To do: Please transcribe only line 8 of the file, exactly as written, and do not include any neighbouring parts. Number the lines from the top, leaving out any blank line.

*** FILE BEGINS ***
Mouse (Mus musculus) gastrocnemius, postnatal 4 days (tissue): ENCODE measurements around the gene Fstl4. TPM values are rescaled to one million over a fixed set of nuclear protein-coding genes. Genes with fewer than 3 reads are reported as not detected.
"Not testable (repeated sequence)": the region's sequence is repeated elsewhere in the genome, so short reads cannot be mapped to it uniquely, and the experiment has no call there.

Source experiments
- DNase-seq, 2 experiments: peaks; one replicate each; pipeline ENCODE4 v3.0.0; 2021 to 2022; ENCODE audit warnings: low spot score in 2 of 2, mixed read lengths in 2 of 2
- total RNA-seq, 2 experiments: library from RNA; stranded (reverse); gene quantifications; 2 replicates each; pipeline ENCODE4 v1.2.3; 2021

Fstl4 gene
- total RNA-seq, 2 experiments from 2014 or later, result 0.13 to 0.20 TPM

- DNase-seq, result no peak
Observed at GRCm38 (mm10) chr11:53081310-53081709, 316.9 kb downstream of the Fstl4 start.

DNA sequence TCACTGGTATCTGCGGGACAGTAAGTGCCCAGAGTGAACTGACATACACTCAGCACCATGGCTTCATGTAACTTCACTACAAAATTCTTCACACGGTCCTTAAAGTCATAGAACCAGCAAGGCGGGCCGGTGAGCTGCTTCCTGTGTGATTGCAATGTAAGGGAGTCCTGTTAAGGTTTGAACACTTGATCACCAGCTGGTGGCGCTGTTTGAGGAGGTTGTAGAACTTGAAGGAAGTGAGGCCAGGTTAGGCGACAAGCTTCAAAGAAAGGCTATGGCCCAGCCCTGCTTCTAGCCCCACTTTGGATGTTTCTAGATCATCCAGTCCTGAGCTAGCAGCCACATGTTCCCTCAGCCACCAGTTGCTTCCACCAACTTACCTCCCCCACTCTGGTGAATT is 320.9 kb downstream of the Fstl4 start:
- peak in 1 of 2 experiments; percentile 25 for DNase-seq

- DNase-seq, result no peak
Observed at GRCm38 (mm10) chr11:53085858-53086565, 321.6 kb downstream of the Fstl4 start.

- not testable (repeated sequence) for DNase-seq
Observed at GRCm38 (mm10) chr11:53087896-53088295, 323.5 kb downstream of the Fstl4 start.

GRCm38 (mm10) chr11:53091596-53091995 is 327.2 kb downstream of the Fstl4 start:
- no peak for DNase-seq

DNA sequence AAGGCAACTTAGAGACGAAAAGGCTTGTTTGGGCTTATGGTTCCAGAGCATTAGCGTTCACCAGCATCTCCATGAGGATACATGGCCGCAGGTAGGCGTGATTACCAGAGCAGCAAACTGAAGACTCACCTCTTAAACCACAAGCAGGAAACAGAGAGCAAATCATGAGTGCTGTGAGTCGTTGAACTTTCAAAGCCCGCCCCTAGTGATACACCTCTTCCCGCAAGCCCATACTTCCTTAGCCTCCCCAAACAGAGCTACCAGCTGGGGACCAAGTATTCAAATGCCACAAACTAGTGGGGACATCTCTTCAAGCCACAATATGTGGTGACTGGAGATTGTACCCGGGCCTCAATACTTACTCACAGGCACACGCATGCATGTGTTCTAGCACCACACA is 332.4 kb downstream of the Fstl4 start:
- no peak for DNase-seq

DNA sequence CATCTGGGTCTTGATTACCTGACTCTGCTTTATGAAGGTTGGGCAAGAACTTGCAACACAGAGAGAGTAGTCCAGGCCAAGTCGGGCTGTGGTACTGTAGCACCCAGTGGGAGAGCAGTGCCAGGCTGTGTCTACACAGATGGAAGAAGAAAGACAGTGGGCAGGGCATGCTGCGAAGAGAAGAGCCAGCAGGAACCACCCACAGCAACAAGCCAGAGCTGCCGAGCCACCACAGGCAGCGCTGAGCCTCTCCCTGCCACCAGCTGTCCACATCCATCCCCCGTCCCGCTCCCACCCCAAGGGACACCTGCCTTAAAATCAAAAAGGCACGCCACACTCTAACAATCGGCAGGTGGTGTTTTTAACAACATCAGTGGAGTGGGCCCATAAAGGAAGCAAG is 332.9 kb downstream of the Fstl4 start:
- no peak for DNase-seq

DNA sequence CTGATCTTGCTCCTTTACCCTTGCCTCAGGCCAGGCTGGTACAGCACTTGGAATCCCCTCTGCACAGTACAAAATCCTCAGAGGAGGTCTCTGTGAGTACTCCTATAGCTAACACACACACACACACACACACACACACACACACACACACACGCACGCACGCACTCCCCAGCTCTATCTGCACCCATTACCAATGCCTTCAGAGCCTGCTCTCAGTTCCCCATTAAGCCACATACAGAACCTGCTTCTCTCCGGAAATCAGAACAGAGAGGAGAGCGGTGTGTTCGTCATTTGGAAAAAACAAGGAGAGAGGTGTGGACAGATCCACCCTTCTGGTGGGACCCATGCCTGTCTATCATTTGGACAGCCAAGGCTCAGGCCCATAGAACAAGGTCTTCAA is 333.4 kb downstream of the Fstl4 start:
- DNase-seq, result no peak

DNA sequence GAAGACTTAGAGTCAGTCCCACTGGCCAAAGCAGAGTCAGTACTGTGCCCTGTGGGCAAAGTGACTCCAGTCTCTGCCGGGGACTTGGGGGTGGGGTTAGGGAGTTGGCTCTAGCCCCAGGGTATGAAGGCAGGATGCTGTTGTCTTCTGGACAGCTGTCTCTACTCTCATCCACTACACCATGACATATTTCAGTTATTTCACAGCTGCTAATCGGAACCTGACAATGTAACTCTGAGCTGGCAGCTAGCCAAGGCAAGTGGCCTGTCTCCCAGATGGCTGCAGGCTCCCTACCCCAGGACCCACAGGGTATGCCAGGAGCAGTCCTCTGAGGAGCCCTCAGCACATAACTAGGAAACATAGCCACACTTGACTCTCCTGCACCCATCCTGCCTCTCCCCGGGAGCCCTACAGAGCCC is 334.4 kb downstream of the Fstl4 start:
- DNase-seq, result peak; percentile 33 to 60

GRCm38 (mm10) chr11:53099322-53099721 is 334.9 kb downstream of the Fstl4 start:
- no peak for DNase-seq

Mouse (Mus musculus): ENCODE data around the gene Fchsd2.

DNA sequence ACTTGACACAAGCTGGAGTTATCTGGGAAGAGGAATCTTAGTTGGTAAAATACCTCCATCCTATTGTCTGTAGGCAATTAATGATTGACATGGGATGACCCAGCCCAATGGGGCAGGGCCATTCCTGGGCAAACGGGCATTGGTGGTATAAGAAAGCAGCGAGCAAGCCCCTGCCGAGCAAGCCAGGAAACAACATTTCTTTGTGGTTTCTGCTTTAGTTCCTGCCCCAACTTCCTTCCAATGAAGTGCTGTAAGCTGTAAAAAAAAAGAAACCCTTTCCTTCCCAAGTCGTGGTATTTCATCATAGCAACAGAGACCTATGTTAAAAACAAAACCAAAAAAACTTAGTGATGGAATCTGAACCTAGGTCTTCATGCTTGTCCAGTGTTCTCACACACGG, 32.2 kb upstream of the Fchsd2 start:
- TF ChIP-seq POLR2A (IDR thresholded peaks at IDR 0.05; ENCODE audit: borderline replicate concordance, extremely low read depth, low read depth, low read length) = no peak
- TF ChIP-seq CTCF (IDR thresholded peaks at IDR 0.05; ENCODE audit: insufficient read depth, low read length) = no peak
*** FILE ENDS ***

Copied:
- DNase-seq, result no peak